Understanding the Thoth Tarot has a soft cover with a matte finish color photo of the image for the Princess of Disks created by Lady Freida Harris, the artist of the Thoth Tarot Deck, on the front. This is the same cover image as the 2003 edition, but with more intensity added to the colors, a hint of what is to come. The book is 6 inches by 9 inches and has 330 pages printed on white paper with an easily-readable black type face that is a bit small but considering the astounding amount of information to be found in the book, understandable and worth the effort.

DuQuette offers quite a bit of information about Crowley, the Tarot in general, and the Thoth Tarot in particular, beginning with his Preface to the second edition and continuing with chapters regarding Aleister Crowley, Lady Harris, the artist who created the potent images of the Thoth Tarot, and the images she created, and background information that serves as the foundation for the Thoth Tarot, such as Thelema, the Tree of Life, the Rose Cross, the Egyptian Pantheon, the Ordo Templi Orientis, and shifts of consciousness, as well as symbols, colors, sex magick, and the Holy Guardian Angel. Part II, The Cards, does not come until page 79, and the actual information regarding the individual cards begins with The Fool on page 96. In this book DuQuette truly offers us deep and extensive background information regarding the Thoth Tarot, and he shares many rabbit holes that will lure us to learn more about the topics covered.

There are 176 pages of information regarding the cards themselves. Each Major Arcana card is described with an image of the Thoth card, a description of the traditional image of the card, the name of the card, the element, Hebrew letter, and the colors associated with the card, several quotes, and two or more pages of descriptions. The Minor Arcana cards are described with an image, a description of the traditional image, the name, element, astrological information and colors associated with the card, and at least one page of descriptive text.

After the card descriptions, DuQuette continues with chapters describing the divination process and suggested divinatory meanings for the cards. Chapter 21 contains a glossary of Thelemic terms and Tarot terms, followed by footnotes. The inside back cover contains a beautiful full-color image of the complete Hermetic Rose Cross, described and defined by DuQuette within the book.

Understanding Aleister Crowley’s Thoth Tarot is a necessary book for even the most casual Tarot enthusiast. Yes, it is like any other textbook: it is no easy read but rather reaches deep and challenges us to become familiar with terms and concepts that might not be a part of our everyday life. But since we are drawn to the Tarot because it broadens our minds and allows us to articulate ideas and visions, we should open ourselves to the opportunity to learn presented by this book, without hesitation.

There are small additions to the original 2003 edition. DuQuette has added an introduction that provides information regarding sex magick and the cards, a description of the unicursal hexagram card that is included with some Thoth decks, and DuQuette’s own Roll-With-the-Flow spread.

In my opinion, DuQuette’s Understanding Aleister Crowley’s Thoth Tarot is the quintessential book on the Tarot in general, and the Thoth Tarot in particular. This is truly a comprehensive read on the Thoth Tarot and the esoteric knowledge connected to the deck. This is a Tarot book you will return to again and again, for the more you learn about the Thoth Tarot deck, the more you will get from re-reading the chapters of this book.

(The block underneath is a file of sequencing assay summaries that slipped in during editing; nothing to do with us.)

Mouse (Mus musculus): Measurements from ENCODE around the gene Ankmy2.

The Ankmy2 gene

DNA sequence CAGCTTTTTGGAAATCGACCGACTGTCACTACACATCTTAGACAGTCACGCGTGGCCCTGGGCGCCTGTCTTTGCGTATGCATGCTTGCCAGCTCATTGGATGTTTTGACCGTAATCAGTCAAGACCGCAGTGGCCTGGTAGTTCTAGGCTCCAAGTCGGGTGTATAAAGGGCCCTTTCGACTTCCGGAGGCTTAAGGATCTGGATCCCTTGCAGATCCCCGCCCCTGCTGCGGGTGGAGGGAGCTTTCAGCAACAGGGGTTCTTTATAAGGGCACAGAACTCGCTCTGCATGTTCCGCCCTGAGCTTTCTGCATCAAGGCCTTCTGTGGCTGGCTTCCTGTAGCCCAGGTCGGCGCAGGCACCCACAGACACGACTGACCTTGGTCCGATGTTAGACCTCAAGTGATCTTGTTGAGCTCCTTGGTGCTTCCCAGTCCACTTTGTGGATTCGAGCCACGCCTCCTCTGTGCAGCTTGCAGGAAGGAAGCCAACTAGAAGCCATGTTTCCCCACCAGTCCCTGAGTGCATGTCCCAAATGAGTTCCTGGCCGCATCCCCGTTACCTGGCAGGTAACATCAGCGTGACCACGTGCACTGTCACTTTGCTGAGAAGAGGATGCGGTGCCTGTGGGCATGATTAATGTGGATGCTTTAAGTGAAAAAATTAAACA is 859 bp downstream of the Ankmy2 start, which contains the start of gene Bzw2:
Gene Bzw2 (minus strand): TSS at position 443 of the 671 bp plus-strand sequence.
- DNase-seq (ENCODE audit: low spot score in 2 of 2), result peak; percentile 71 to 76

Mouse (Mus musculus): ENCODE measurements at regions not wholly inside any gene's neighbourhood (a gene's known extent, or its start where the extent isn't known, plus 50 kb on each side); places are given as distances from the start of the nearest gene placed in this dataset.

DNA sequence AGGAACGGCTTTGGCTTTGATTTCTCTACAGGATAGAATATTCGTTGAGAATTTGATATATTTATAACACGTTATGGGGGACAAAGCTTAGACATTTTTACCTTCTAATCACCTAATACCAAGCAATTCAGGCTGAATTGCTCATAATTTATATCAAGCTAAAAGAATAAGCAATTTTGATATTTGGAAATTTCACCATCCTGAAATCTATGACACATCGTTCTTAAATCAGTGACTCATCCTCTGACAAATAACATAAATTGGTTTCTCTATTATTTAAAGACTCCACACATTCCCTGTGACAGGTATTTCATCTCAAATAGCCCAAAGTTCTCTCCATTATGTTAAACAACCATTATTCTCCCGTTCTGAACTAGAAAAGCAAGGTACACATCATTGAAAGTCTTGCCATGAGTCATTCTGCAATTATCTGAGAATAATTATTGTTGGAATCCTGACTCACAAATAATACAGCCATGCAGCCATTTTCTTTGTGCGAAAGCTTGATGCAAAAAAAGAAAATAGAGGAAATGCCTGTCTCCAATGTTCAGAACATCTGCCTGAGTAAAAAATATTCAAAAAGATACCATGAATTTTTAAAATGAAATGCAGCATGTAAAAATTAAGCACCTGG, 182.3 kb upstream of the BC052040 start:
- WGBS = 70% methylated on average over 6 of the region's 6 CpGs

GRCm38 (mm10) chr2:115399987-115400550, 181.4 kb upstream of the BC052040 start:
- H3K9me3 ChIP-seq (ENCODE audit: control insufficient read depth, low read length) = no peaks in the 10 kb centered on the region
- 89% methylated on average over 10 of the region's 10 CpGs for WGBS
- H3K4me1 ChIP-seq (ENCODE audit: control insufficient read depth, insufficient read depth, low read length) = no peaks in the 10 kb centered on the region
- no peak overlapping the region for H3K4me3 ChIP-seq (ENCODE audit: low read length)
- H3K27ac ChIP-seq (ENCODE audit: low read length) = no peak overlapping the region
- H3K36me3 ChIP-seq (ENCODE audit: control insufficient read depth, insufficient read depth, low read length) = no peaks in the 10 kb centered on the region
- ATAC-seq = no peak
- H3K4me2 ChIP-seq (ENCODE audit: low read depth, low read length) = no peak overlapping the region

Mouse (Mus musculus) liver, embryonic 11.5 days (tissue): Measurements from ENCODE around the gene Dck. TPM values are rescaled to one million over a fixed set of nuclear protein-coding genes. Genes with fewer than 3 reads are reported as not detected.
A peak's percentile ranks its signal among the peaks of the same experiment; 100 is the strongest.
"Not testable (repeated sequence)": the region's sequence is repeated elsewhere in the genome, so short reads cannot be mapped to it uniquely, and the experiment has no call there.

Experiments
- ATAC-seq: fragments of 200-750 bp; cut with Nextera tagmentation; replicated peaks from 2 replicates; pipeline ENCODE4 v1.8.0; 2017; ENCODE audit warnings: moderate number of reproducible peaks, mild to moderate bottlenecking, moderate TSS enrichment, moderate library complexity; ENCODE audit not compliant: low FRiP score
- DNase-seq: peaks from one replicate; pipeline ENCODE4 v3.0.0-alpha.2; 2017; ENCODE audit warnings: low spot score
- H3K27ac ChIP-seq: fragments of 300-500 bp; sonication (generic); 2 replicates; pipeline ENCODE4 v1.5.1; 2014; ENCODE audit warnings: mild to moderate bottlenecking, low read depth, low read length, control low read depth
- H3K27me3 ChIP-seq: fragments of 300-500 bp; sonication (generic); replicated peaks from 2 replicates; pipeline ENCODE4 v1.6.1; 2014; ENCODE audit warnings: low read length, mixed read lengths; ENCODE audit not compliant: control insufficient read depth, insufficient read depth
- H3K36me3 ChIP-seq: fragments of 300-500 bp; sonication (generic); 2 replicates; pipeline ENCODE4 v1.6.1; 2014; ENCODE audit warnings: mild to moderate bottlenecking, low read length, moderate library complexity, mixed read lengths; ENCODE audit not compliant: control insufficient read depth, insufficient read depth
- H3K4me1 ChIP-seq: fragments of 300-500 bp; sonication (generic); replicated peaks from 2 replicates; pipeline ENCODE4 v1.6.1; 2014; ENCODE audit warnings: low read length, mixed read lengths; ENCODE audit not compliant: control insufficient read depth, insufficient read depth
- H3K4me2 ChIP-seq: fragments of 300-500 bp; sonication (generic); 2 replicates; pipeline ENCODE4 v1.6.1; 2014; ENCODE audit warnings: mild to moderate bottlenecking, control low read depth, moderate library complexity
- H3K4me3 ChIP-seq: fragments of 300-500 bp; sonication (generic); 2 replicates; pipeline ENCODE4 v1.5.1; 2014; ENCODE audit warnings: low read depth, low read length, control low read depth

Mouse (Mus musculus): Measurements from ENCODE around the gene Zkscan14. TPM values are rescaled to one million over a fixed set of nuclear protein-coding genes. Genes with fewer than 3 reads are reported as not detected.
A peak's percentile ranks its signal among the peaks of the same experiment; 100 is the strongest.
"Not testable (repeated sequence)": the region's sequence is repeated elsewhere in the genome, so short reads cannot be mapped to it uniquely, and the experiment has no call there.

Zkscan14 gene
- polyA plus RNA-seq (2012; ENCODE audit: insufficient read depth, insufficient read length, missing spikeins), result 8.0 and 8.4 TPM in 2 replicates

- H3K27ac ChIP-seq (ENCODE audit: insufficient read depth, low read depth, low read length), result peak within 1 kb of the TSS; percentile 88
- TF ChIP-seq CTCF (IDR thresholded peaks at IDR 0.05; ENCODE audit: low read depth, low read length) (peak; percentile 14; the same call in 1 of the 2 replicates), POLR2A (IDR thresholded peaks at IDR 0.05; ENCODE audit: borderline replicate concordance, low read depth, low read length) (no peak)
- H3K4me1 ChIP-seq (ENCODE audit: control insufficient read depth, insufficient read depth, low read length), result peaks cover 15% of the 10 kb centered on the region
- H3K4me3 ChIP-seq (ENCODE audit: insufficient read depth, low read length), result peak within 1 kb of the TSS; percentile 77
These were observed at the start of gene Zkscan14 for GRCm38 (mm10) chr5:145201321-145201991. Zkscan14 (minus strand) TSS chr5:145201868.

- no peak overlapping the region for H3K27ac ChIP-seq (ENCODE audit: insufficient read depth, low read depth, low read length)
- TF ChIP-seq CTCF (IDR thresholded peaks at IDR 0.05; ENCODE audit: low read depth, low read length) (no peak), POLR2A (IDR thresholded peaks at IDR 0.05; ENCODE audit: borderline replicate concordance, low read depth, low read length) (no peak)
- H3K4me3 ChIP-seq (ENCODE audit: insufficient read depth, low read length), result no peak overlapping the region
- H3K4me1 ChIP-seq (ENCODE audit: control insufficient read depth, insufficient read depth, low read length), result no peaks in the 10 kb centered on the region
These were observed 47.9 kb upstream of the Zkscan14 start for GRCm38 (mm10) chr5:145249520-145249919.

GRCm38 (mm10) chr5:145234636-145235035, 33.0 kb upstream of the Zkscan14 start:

Understanding Aleister Crowley’s Thoth Tarot: New Edition on Amazon

***

About the Author:

Raushanna is a lifetime resident of New Jersey. As well as a professional Tarot Reader and Teacher, she is a practicing Wiccan (Third Degree, Sacred Mists Coven), a Usui Reiki Master/Teacher, a certified Vedic Thai-Yoga Massage Bodyworker, a 500-hr RYT Yoga Teacher specializing in chair assisted Yoga for movement disorders, and a Middle Eastern dance performer, choreographer and teacher.  Raushanna bought her first Tarot deck in 2005, and was instantly captivated by the images on the cards and the vast, deep and textured messages to be gleaned from their symbols. She loves reading about, writing about, and talking about the Tarot, and anything occult, mystical, or spiritual, as well as anything connected to the human subtle body. She has published a book, “The Emerald Tablet: My 24-Day Journal to Understanding,” and is currently working on a book about the Tarot, pathworking and the Tree of Life. Raushanna documents her experiences and her daily card throws in her blog, DancingSparkles.blogspot.com, which has been in existence since 2009. She and her husband, her son and step son, and her numerous friends and large extended family can often be found on the beaches, bike paths and hiking trails of the Cape May, NJ area.

The Emerald Tablet: My 24-Day Journal to Understanding on Amazon

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Review of the Shop Fey Herba Organics & Interview with Owner Christina Dawson

March, 2019

Fey Herba Organics

Organic Skincare, Natural Beauty, Holistic Healing,
Enchanted Decor

If you have found your way to Fey Herba Organics Instagram feed, then you, too, have been feasting on bright, gorgeous photos, that leave a smile on your face. Fey Herba Organics sell crystals, along with, amazing looking handmade products… “crafted by the sun & under the moon.

I wanted to see for myself if Fey Herba Organics products were as full of herbs and bright smiles as they seemed to be. So the owner Christina Dawson, sent us a box!

I received a box of her products, a beautifully handwritten card, and an incense stick. The card was a personal note and a lovely touch. The incense stick was dragon’s blood and smelled beautiful, burned well, and long. All of this got me so excited to open the box!!